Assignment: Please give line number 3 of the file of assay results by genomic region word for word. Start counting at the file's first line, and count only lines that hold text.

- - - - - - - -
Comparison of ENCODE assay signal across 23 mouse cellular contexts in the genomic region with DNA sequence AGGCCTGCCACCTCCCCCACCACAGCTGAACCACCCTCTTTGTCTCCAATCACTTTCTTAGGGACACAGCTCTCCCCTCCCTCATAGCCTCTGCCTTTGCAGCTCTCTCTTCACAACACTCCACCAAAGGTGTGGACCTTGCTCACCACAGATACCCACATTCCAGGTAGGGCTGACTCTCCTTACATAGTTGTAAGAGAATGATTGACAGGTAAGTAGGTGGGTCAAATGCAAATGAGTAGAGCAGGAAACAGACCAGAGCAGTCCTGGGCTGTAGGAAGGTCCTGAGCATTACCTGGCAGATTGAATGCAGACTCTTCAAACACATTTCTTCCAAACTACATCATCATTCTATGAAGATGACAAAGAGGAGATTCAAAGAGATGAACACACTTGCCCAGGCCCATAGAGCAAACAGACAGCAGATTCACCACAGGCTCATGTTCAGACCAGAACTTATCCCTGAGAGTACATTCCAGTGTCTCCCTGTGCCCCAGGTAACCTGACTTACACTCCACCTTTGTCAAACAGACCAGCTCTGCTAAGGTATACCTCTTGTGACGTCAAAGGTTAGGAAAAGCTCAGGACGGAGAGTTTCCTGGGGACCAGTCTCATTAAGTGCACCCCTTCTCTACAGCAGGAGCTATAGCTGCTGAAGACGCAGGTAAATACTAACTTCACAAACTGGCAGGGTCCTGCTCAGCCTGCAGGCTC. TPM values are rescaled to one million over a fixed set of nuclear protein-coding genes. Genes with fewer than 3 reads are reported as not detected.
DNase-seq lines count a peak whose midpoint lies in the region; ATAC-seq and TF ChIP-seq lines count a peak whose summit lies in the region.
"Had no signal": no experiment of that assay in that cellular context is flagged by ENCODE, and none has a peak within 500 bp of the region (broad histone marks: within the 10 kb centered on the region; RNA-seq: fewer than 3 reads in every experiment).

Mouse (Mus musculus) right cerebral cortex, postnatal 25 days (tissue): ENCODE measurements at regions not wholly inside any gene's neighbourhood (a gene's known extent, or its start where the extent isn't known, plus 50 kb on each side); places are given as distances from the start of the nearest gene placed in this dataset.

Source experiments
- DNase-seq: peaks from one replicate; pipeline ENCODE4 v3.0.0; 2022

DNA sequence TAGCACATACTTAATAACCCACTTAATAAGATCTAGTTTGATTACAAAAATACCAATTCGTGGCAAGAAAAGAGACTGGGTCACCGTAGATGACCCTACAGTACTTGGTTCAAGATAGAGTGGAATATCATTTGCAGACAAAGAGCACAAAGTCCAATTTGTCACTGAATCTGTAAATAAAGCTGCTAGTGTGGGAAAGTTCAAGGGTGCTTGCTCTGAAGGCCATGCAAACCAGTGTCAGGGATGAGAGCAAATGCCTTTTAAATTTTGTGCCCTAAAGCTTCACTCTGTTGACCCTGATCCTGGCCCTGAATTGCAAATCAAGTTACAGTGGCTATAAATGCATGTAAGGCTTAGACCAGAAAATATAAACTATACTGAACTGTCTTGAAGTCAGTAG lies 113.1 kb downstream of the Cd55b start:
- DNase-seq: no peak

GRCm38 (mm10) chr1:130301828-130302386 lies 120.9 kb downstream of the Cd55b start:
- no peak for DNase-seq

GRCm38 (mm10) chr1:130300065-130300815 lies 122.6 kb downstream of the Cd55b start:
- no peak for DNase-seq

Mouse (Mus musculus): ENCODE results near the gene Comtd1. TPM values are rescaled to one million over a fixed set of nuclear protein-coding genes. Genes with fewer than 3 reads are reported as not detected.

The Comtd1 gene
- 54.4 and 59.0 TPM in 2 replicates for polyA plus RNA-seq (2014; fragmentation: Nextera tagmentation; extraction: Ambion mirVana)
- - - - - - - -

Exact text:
"Had no signal": no experiment of that assay in that cellular context is flagged by ENCODE, and none has a peak within 500 bp of the region (broad histone marks: within the 10 kb centered on the region; RNA-seq: fewer than 3 reads in every experiment).